In a struggle to fashion a method of writing that could capture the freedom and creativity of Bebop in his prose fiction, Kerouac’s encounter with Neal Cassady, whom he would portray as Dean Moriarty in On the Road, proved to be pivotal. Cassady was visiting from Denver with his teenage wife, LuAnne, and staying with Hal Chase, a student at Columbia. Having grown up in Denver, living in skid row hotels with his alcoholic father, and serving time in a reformatory for stealing cars and joyriding, Cassady later decided to become a writer by learning how to write from Kerouac and Ginsberg. At first disconcerted by Cassady’s tough looks and demeanor, Kerouac’s second meeting with Neal early in 1947, described in the opening chapter of On the Road, opened him to the world of sex, drugs, and other wild “experiments” of his Columbia friends.

Kerouac with Neal Cassidy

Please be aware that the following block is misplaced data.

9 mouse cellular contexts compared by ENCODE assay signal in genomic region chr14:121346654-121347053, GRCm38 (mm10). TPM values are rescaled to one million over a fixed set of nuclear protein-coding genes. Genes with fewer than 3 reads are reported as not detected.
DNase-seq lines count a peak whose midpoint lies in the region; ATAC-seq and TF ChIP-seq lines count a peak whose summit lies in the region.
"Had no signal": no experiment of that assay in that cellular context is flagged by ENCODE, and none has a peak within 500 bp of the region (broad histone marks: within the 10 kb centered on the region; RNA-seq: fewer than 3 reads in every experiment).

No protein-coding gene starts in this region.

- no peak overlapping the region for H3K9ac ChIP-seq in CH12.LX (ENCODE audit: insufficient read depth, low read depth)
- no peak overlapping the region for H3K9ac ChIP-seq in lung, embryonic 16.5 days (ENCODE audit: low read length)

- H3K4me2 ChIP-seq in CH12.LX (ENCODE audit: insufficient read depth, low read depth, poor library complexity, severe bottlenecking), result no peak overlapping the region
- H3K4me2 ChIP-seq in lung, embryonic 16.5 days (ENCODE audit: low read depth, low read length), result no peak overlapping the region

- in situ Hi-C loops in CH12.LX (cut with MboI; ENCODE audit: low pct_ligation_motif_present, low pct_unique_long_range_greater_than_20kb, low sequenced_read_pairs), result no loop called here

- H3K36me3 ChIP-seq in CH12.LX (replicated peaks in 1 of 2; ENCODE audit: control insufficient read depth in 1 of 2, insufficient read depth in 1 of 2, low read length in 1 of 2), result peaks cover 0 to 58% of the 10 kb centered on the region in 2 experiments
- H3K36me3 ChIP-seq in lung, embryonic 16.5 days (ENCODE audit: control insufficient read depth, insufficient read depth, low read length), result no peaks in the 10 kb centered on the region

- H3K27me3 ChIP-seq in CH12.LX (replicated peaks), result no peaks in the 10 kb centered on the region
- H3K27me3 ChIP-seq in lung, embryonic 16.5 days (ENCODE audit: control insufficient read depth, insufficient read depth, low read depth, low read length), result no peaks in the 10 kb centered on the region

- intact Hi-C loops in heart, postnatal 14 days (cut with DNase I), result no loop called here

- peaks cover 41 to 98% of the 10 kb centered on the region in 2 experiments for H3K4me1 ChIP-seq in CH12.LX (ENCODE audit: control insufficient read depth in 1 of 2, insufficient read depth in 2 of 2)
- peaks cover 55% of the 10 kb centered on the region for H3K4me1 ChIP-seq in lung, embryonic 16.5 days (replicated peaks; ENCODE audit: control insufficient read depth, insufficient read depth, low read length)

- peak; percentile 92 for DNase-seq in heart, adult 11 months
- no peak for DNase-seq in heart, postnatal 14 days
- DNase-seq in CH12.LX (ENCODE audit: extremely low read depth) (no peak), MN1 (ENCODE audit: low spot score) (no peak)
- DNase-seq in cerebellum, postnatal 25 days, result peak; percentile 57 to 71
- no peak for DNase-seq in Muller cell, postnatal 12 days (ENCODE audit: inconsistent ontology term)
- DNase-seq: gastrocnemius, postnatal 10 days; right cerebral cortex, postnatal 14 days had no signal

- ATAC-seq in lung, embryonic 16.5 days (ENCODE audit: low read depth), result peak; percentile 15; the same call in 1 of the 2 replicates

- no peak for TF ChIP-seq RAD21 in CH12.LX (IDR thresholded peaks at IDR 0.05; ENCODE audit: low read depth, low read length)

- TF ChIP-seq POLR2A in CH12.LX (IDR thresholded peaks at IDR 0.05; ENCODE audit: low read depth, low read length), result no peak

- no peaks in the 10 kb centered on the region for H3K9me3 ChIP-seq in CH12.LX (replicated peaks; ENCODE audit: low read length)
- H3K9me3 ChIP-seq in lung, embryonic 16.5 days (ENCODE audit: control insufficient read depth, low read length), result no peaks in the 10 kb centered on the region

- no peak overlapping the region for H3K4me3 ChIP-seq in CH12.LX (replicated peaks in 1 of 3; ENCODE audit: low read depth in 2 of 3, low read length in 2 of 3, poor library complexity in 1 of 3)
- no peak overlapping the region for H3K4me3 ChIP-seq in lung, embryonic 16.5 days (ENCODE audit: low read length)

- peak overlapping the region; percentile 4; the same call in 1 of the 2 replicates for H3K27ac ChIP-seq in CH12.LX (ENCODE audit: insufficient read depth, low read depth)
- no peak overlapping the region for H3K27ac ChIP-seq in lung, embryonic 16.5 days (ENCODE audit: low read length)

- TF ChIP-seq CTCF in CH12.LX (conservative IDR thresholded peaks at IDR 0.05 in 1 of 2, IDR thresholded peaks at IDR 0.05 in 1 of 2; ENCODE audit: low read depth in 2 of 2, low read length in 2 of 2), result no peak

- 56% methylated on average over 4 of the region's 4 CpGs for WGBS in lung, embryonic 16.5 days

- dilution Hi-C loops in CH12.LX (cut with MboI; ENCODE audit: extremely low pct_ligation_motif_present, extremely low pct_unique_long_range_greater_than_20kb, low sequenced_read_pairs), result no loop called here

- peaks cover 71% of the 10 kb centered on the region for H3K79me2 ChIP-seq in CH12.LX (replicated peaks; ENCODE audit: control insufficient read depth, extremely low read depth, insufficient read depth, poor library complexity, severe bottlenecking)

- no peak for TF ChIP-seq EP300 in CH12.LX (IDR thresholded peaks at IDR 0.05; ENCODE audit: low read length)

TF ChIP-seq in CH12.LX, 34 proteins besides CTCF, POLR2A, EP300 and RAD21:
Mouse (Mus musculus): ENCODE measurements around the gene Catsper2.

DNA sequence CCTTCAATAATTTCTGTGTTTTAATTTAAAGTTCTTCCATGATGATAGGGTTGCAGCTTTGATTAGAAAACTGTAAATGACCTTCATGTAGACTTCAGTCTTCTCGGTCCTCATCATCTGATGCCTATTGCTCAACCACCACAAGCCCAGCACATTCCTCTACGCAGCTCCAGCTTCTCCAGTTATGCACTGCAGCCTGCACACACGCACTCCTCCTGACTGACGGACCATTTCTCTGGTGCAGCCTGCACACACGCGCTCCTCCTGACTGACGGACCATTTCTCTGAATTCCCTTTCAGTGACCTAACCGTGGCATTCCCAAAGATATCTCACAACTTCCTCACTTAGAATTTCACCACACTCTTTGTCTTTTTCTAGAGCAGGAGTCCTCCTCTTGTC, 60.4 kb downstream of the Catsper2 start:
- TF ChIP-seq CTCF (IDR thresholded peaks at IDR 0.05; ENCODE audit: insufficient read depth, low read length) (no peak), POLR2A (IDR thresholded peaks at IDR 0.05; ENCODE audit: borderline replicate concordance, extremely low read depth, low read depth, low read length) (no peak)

As early as 1948, Kerouac had begun writing and making notes for the book he was already calling “On the Road.” Following initial bursts of excitement and hope for the project, he ended up dissatisfied, believing his work was too imitative of his models, Theodore Dreiser and Thomas Wolfe, and that his writing failed to capture the spontaneity and freedom of his “road” adventures. Having returned to his mother’s home from one of his trips in February 1949, and emotionally shattered by his wild rides with Cassady, he realized his “factualist” attempts at his “road book” could not be salvaged. In November 1950, feeling his life was drifting, Kerouac impulsively married for a second time a woman he had met a short time before in New York named Joan Haverty. Back in Denver, Cassady had begun writing letters to Jack that stunned both him and his new wife, Joan, with their loose, rambling sentences and meticulously detailed observations. Thinking Cassady’s letters “among the best things ever written in America,” as well as being inspired by the honesty of Burroughs’ first-person narratives of his drug addiction, Kerouac finally found the catalyst he needed to break with his earlier literary models, making the decision to “write it as it happened.”